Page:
My late father used to voice his resentments about taxes and government intrusion into his professional life. He would complain about not having enough money to pay for upcoming expenses. I now think that he was exaggerating, but as a child I didn’t know. When I was in first or second grade, my school handed out application forms for subsidized, free lunches, and I took one home. My mother had to explain to me that this was for low-income families, and we were not one.

If money was tight, it certainly didn’t keep him from indulging himself in a series of new cameras or a boat, or a nice new car every few years. I suspect that his problem was an attitude of scarcity and a lack of money management, not a lack of income. Though my mother was generous in giving to our church and local charities, she was a coupon-clipper, a frugal shopper. She studied the prices for things at the various grocery stores in town and bought only certain things from each one. Thanks to her, I’ve been known to stand in grocery store aisles agonizing to figure out the better deal on this or that product. My childhood messages of insecurity persisted into adulthood.
I didn’t learn how to face my finances, in a thoughtful and honest way, for a long time. What helped me learn how…was my UU church, when I was a new Unitarian Universalist, starting in my 20s. Thanks to ministers and lay leaders in my life, I learned a practice of generosity. I was able to stretch myself beyond my initial doubts and fears.

My invitation for you, and my request—is this: whether you are a member, friend, regular guest, or just a visitor on your way through the area—when it comes to feelings about money, don’t feel you need to hide from yourself.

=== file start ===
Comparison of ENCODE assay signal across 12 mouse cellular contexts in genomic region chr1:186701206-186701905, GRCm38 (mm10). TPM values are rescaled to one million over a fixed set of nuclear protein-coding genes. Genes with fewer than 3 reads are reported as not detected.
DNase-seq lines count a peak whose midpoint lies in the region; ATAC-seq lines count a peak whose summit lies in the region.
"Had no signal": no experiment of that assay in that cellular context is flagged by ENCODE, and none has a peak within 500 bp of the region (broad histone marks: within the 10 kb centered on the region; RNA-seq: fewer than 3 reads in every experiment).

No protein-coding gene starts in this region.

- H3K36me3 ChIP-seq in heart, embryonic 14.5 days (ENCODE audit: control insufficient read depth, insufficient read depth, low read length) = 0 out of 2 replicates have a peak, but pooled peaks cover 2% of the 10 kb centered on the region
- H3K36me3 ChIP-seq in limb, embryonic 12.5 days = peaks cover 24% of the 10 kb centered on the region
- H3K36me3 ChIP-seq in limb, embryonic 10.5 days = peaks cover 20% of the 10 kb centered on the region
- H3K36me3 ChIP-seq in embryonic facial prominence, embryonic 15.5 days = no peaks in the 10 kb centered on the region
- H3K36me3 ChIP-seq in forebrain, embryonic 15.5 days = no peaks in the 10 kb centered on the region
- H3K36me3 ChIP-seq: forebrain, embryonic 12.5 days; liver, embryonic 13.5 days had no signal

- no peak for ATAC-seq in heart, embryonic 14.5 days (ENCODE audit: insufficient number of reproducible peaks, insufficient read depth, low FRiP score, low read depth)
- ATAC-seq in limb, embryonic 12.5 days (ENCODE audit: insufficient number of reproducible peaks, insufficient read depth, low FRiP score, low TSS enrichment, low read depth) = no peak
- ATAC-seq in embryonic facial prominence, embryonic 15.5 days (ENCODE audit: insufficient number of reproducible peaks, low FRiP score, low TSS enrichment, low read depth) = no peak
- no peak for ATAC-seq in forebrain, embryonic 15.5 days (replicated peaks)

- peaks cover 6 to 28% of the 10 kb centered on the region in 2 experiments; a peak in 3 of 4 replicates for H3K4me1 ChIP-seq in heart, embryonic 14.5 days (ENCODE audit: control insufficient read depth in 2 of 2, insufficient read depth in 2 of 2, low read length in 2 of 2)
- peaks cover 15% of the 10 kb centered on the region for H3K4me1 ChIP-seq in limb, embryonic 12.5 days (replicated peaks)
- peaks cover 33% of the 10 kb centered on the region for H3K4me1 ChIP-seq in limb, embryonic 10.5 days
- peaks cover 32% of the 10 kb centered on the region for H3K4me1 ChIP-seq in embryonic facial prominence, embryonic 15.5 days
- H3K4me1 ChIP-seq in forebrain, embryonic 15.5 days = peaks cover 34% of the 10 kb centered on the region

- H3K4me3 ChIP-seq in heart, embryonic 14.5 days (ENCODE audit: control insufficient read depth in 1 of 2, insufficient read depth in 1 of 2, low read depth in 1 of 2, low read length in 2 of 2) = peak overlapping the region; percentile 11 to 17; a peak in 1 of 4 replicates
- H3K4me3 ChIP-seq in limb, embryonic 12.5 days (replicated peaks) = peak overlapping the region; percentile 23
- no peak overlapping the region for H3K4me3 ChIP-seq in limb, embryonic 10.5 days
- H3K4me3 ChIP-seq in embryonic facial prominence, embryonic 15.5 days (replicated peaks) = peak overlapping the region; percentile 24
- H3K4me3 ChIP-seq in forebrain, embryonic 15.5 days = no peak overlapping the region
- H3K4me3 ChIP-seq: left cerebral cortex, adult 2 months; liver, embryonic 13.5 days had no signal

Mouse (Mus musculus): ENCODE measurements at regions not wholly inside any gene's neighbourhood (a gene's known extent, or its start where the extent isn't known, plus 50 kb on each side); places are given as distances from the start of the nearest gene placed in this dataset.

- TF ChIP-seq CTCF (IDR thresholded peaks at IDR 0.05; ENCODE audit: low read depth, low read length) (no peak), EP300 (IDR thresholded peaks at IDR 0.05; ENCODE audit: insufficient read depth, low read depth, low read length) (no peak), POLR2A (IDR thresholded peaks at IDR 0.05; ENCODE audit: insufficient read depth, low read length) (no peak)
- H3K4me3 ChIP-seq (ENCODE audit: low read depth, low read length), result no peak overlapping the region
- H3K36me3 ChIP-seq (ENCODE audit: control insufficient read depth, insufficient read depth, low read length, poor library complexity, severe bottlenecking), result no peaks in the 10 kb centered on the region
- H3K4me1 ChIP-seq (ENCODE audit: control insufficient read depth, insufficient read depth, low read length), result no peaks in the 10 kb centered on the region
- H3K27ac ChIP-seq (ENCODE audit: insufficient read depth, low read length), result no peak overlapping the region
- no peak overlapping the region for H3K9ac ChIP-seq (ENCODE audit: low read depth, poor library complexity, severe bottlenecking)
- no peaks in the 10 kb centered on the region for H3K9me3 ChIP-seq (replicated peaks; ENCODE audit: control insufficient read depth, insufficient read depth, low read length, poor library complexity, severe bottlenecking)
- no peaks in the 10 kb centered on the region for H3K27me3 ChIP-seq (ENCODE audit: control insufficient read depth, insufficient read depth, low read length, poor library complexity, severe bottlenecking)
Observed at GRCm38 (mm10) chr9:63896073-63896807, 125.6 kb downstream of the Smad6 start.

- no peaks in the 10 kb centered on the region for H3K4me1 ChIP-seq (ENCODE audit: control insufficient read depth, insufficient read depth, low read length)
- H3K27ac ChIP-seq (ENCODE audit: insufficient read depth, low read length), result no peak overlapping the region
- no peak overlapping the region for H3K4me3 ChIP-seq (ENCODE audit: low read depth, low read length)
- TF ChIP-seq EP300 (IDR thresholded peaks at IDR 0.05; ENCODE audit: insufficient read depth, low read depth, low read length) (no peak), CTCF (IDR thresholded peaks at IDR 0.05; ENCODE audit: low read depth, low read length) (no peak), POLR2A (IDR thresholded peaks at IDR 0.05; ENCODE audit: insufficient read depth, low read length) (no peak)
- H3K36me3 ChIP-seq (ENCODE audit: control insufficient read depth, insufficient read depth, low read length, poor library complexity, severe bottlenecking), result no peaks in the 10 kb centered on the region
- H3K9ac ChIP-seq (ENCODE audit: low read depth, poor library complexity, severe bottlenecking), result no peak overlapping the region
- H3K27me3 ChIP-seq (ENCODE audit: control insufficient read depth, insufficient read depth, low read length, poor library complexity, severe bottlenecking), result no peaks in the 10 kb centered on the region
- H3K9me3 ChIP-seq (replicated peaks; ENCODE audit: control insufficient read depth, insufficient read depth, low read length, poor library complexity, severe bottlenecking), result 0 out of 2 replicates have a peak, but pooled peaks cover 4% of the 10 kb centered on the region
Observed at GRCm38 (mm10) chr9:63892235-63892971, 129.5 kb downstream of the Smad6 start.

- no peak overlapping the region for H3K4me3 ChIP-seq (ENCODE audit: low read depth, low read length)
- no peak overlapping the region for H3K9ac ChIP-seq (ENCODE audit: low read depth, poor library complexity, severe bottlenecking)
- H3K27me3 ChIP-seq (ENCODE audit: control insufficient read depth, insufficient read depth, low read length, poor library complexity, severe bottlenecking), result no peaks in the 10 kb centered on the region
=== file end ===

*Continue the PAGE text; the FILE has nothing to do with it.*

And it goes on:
Notice your feelings, urges, worries, and longings. Treat your reactions about money as only that—reactions, and treat yourself with acceptance and kindness. What we are about, I think—what we are about in these UU churches of ours—is to ask one another to explore our hearts and our minds with an attitude of compassion.

Every year, after the stewardship drive is over and the new budget is put in place, I ask myself: “Now, that wasn’t so painful, was it? Was it really that hard and stressful?” Well, yes it was. But it was worth it.
It was worth it because it invited me to look deeply inside myself and notice my reactions and emotional obstacles. It inspired me to give more generously than I had imagined I could.

Pledging to a congregation is an act of trust.

When it comes to the needs and goals of this congregation, you and I put our trust in one another’s spirit of participation and generosity.
We trust that our giving makes a difference.